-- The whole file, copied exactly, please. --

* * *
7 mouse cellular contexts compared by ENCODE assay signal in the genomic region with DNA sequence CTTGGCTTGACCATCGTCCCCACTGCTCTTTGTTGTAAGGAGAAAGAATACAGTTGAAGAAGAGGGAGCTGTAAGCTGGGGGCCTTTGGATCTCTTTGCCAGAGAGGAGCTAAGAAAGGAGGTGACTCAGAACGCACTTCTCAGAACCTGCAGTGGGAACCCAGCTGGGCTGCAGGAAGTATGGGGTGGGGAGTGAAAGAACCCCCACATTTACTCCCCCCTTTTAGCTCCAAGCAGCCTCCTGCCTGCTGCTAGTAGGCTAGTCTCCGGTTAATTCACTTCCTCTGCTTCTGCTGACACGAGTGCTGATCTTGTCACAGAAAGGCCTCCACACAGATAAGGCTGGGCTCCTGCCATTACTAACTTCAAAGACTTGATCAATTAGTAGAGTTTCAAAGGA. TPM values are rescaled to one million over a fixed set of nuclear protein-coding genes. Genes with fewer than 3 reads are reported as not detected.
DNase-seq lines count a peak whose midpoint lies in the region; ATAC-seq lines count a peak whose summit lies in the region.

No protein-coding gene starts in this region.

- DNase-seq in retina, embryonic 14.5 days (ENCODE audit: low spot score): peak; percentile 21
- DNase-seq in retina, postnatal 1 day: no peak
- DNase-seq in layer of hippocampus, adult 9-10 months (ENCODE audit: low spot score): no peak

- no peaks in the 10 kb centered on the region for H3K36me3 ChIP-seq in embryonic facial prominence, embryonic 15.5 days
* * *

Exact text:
7 mouse cellular contexts compared by ENCODE assay signal in the genomic region with DNA sequence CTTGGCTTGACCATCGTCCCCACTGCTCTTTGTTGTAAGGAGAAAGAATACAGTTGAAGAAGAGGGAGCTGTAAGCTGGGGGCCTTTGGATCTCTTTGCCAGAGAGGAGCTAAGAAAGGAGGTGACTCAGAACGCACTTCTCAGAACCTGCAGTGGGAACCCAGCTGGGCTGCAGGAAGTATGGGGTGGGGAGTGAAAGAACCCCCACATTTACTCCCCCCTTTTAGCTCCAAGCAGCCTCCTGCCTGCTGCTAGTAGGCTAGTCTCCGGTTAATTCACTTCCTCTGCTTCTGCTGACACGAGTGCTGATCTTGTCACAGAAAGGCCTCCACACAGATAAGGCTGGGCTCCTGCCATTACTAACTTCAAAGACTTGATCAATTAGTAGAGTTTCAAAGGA. TPM values are rescaled to one million over a fixed set of nuclear protein-coding genes. Genes with fewer than 3 reads are reported as not detected.
DNase-seq lines count a peak whose midpoint lies in the region; ATAC-seq lines count a peak whose summit lies in the region.

No protein-coding gene starts in this region.

- DNase-seq in retina, embryonic 14.5 days (ENCODE audit: low spot score): peak; percentile 21
- DNase-seq in retina, postnatal 1 day: no peak
- DNase-seq in layer of hippocampus, adult 9-10 months (ENCODE audit: low spot score): no peak

- no peaks in the 10 kb centered on the region for H3K36me3 ChIP-seq in embryonic facial prominence, embryonic 15.5 days